DENVER – The U.S. Forest Service will funnel an additional $40 million to Rocky Mountain states where a tiny bug has killed more than 2 million acres of pine trees in what has been called one of the West’s biggest natural disasters.
Agriculture Secretary Tom Vilsack, whose agency oversees the Forest Service, said Tuesday the funds will help address the growing threats from the devastated stands of trees.
Forest officials say threats include the risk of catastrophic wildfire, injury and property damage from falling trees and damage to waterways from erosion.
Colorado Gov. Bill Ritter, who joined Vilsack for the announcement, said communities in the beetle-plagued forests also face economic losses from drops in tourism.
Vilsack said the emphasis will be on the most severely affected states: Colorado, Wyoming and South Dakota. He said there will be flexibility in deciding how to spend the money, which is coming in part from leftover stimulus funds and reallocations within the Forest Service.
“We intend to use this to focus on hazardous fuel reduction, on road and trail maintenance and on providing assistance to state and local governments so they in turn can do the work they need to do so they can protect their interests,” Vilsack said.
The tiny beetles burrow under the bark of pine trees, and have killed more than 2.5 million acres of trees in Colorado and southeastern Wyoming.
The number of acres in the 1.2 million-acre Black Hills National Forest in South Dakota is “330,000 acres and climbing,” Forest Service spokesman Frank Carroll said.
Bugs the size of a match head lay their eggs inside the tree, turning the green needles to the color of rust as they feed on the tree and restrict its ability to draw water.
Colorado and Wyoming campgrounds have been temporarily closed because of falling trees. Contractors have cut trees around communities and recreation areas.
The Forest Service says more work is needed to protect the hundreds of miles of power lines and thousands of miles of roads and trails in the forests.
A national management team is helping regional forest officials deal with the effects. Sen. Mark Udall, D-Colo., is sponsoring a bill allowing the Forest Service to identify high-priority areas and expedite analysis of proposed treatments.
Udall has called the beetle outbreak “one of the biggest natural disasters we face in the West.”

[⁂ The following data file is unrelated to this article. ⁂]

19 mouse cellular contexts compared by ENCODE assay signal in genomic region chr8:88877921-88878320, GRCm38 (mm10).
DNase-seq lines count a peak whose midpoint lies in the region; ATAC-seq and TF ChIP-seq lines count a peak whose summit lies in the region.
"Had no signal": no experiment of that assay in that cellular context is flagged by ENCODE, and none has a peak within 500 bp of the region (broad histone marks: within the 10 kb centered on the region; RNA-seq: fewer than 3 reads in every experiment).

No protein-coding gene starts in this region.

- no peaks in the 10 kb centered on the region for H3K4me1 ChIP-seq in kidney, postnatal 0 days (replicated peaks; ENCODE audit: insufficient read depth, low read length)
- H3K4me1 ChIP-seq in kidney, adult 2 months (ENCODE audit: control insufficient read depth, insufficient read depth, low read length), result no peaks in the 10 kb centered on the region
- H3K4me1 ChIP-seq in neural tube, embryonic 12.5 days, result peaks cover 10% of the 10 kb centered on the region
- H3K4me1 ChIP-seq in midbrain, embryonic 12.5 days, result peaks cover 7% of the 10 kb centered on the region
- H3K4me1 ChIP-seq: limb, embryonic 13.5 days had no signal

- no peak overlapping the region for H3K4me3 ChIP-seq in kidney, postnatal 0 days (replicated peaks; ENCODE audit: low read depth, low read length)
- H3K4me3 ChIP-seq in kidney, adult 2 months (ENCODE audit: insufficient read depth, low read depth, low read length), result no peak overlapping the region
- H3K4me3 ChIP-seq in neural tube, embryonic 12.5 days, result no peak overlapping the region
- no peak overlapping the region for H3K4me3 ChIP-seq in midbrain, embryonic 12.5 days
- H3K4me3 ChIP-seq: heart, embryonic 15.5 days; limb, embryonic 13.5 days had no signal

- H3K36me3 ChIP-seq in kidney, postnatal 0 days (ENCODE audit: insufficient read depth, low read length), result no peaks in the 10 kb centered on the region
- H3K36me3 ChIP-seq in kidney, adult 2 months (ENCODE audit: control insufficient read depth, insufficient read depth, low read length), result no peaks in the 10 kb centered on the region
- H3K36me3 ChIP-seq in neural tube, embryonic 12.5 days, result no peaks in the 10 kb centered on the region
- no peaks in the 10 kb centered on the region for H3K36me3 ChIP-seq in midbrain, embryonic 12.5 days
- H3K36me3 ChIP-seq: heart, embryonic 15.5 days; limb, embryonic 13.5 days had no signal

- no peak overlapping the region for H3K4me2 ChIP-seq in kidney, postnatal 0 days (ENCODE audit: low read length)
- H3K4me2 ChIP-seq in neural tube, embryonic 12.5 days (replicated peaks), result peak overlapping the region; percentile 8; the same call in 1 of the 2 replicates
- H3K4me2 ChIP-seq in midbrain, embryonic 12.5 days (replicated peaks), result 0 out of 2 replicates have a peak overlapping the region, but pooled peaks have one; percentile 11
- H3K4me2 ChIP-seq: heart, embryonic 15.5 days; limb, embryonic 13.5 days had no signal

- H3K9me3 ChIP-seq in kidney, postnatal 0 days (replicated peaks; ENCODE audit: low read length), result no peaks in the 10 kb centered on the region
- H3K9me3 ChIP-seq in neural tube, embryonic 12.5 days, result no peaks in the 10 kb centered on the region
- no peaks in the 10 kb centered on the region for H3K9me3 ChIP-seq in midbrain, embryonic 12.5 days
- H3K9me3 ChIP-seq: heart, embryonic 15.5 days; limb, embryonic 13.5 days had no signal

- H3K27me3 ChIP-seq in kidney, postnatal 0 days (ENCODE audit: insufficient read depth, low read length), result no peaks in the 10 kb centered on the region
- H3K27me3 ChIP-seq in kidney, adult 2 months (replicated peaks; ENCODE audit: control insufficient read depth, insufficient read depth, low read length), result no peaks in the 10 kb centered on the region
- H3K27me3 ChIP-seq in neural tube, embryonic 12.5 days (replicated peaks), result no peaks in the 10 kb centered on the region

The $40 million infusion for the response means the Forest Service office based in Denver won’t have to shift money from other forests in the region affected by the bark beetle, agency spokesman Steve Segin said.
The Forest Service’s Rocky Mountain Region had said about $50 million was needed to battle the bark beetle. Some national forests in Wyoming were bracing for cuts they feared could close campgrounds.
The region covers Wyoming, Colorado, Kansas, Nebraska and South Dakota.
Wyoming applauds Vilsack for working on the issue, but is interested in where the money is coming from and where it will go, said Jonathan Green, spokesman for Gov. Dave Freudenthal.
“It would be a shame if the department robbed Peter to pay Paul,” Green said. “And we hope the states have some input into how the money is spent so there is minimal waste.”
The group Forest Service Employees for Environmental Ethics has the same question, said Andy Stahl, the group’s executive director. He said the group, which includes current and former Forest Service employees, wonders what trails or facilities won’t be maintained because of taxpayer dollars being spent on “removing dead trees from remote areas in the Colorado Rockies.”
Stahl is among critics who say the beetle-killed trees aren’t the wildfire risk the Forest Service say they are. Research shows that climate — hot, dry weather — is the driver behind forest fires, said Tom Veblen, a University of Colorado geography professor who studies forest ecology.
Veblen has said the lodgepole pines, the trees attacked by the mountain pine beetle, are fire-prone anyway.
While bark beetle infestations are considered part of natural cycles, experts say drought and warmer temperatures are worsening the current outbreak. The region hasn’t had prolonged freezing temperatures that would help kill the bugs, and drought has weakened the trees.
Other Western states with beetle infestations are Idaho, Montana, New Mexico, Oregon and eastern Washington.
Suzanne Jones, director of the regional Wilderness Society office, said it will be important to spend the money wisely.
“Having funding to get boots on the ground has always been the limiting factor,” said Jones, a member of the Colorado governor’s forest health council.
But Jones said the money needs to go to high-priority areas, including communities on the edges of affected forests.
“It doesn’t mean we now need to go and cut down every dead tree in the backcountry,” she said.
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